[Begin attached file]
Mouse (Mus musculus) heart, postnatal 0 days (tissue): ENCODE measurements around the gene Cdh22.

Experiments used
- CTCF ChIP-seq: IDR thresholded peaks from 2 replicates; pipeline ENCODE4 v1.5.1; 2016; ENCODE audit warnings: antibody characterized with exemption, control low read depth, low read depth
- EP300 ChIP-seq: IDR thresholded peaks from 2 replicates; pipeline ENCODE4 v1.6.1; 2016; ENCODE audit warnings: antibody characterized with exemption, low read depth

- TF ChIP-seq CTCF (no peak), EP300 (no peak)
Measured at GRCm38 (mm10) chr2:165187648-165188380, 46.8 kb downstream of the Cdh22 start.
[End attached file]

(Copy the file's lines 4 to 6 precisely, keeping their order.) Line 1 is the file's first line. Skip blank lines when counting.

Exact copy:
- EP300 ChIP-seq: IDR thresholded peaks from 2 replicates; pipeline ENCODE4 v1.6.1; 2016; ENCODE audit warnings: antibody characterized with exemption, low read depth

- TF ChIP-seq CTCF (no peak), EP300 (no peak)
Measured at GRCm38 (mm10) chr2:165187648-165188380, 46.8 kb downstream of the Cdh22 start.